A unique Neolithic landscape a few miles west of Ballycastle, en route to Belmullet, provides a glimpse into the life they lived. As the oldest known field system in the world, Ceide Fields is a site of world importance.
Five and a half thousand years ago our Stone Age ancestors carved out a life for themselves in North Mayo facing the wild, inhospitable Atlantic Ocean. A unique Neolithic landscape a few miles west of Ballycastle, en route to Belmullet, provides a glimpse into the life they lived. As the oldest known field system in the world, Ceide Fields is a site of world importance. Stone field walls, houses and megalithic tombs are cleanly preserved beneath a blanket of peat over several square miles. The fields tell the story of the everyday lives of a farming people: their social organisation, their highly developed spiritual beliefs, and their struggle in an environment which constantly challenged them about a thousand years before the pyramids were even dreamt of.
The field system was discovered in the 1930s, during the course of an ordinary working life. A local schoolteacher from Belderrig was digging up turf to store for fuel when he noticed piles of stones in the bottom of the bog. From the way the stones were piled up-- too orderly to have formed accidentally--he discerned that they were the result of human labour and considering how deep they were and his knowledge of how the bog grows, he figured there must be an ancient story behind them. Forty years later, his son, Dr. Seamus Caulfield, began studying these stones which traverse thousands of acres under the blanket bogs of North Mayo and in doing so, brought the story more to life, leading to the building of a multi award-winning interpretive centre, a visit to which is illuminating and enriching.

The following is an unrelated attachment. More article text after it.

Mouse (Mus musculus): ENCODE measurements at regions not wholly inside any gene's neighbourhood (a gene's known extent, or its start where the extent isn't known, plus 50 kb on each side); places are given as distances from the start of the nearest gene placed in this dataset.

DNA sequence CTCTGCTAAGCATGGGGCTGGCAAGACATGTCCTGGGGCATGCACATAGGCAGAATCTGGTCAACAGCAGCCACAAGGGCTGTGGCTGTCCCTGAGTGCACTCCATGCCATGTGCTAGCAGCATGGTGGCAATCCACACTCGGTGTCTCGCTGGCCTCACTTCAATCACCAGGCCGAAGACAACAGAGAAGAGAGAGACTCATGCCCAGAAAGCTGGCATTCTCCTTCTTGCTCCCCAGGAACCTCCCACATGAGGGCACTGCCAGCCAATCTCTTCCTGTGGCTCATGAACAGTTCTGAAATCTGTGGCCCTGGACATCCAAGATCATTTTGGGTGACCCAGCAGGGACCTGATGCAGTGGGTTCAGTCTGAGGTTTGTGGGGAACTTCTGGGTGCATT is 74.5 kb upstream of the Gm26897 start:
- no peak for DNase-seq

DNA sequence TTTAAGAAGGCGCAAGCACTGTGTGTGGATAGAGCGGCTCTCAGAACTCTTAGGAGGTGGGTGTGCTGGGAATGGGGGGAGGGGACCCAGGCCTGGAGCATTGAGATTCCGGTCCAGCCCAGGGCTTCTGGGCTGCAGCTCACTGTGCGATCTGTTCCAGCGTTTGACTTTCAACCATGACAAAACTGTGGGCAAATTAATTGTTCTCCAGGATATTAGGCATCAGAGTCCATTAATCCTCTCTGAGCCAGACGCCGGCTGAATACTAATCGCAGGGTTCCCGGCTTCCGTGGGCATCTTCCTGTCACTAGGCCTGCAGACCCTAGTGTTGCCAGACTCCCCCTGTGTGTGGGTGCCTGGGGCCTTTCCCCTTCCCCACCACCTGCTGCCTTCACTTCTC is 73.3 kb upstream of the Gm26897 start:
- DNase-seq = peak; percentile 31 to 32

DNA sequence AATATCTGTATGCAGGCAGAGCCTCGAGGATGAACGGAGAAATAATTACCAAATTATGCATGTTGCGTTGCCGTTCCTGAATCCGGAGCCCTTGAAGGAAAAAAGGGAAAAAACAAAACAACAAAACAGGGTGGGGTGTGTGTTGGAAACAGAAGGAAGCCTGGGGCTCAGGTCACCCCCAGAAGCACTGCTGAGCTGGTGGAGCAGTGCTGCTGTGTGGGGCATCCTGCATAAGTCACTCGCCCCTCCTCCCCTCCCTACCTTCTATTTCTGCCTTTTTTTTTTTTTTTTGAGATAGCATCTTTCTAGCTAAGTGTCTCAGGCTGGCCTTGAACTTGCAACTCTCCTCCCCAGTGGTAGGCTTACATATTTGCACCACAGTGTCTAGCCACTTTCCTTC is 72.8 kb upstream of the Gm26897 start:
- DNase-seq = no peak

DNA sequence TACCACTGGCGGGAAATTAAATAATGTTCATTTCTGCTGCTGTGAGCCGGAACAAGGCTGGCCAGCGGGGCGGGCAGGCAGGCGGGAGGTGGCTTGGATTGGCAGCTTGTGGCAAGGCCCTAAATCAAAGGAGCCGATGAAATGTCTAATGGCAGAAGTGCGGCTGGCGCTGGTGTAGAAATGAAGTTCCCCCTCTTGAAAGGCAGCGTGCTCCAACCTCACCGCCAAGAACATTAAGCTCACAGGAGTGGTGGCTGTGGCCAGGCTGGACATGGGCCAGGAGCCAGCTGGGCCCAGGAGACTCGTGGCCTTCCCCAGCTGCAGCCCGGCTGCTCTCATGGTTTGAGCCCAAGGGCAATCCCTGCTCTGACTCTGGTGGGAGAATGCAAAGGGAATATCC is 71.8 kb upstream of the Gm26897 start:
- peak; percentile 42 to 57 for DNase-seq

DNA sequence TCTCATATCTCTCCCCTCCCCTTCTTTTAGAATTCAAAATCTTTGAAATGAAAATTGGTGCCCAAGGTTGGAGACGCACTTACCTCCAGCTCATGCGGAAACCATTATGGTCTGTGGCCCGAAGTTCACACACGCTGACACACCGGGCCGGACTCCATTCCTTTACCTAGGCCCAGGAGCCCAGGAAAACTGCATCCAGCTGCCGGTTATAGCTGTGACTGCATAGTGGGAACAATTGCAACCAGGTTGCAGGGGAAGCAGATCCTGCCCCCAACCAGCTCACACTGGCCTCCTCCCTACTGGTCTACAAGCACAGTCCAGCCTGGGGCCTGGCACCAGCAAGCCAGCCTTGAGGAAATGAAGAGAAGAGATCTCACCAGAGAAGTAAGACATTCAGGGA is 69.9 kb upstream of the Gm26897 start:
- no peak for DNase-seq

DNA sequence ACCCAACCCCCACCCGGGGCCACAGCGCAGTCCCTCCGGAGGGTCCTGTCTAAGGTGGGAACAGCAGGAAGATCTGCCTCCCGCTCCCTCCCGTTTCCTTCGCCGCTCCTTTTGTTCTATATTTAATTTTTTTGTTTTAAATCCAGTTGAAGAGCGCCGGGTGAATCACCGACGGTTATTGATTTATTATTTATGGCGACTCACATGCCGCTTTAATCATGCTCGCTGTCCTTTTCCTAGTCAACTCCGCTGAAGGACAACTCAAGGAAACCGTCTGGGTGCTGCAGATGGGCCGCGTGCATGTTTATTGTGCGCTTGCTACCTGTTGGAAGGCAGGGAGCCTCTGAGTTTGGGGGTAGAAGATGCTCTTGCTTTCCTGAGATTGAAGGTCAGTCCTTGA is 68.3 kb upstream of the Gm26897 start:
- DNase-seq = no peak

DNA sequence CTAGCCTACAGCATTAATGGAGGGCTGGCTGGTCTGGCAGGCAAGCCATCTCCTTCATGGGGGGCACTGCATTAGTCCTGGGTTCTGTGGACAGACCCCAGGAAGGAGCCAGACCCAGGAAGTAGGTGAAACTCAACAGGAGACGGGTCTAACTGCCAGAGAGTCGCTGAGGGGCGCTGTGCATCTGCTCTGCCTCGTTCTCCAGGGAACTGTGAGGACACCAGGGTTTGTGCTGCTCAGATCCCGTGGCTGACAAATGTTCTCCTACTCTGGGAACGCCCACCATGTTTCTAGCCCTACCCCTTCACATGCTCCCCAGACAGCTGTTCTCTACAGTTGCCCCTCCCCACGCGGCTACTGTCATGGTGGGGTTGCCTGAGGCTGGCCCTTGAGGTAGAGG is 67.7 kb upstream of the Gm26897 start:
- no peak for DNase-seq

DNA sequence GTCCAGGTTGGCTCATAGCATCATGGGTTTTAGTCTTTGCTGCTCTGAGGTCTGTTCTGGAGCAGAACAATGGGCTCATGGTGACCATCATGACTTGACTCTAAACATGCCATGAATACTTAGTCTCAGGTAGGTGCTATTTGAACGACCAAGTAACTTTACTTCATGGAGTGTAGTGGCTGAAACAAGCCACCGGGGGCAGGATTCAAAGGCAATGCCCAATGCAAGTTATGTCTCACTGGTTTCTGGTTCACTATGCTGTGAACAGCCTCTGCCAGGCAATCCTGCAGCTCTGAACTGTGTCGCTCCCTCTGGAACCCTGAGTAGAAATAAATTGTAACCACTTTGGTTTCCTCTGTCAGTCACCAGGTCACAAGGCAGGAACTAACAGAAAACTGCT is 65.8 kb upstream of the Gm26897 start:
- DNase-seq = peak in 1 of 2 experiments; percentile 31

The centre’s striking pyramid-shaped building is constructed with natural materials, such as sandstone, oak and glass. Rising out of the bog on the edge of a cliff, it is reflective of a tradition of structures, such as lighthouses and martello towers, which are dotted along the coastline in Ireland. The centre is one of over 60 Heritage Sites in Ireland and houses exhibitions, an audiovisual show and tea rooms. A guided tour enables you to discover a buried wall for yourself, using a centuries-old method of probing the bog land.
The artifacts recovered at Ceide Fields illustrate the story of a Neolithic farming
community whose lifestyle was more advanced than we might have imagined. Evidence has been found of the sophisticated use of tools, pottery-making, stone and
wood work. By clearing forests these first farmers created arable land to plant and harvest wheat and barley. They created living areas and burial tombs and kept animals whose manure was detected in archaeological digs, indicating its use as fertiliser. The remains of their lives were found broken and in disarray, indicating that the site was abandoned and after a millennium of progressive farming their way of life came to an end. They may have unwittingly contributed to their own demise, by clearing forests which caused the land to become too wet, causing the nutrients to leach from the soil, rendering it infertile and eventually leading to its abandonment.
This wild and colourful landscape is rich with mosses, sedges, lichens, heather, flowers and insect-eating sundews. You may hear the lark sing while you learn about dramatic changes to the landscape and the growing bog. Away from the road and cars, mobile devices and all modern conveniences, it’s possible to imagine, if only for a moment, the life our hardy Neolithic ancestors lived.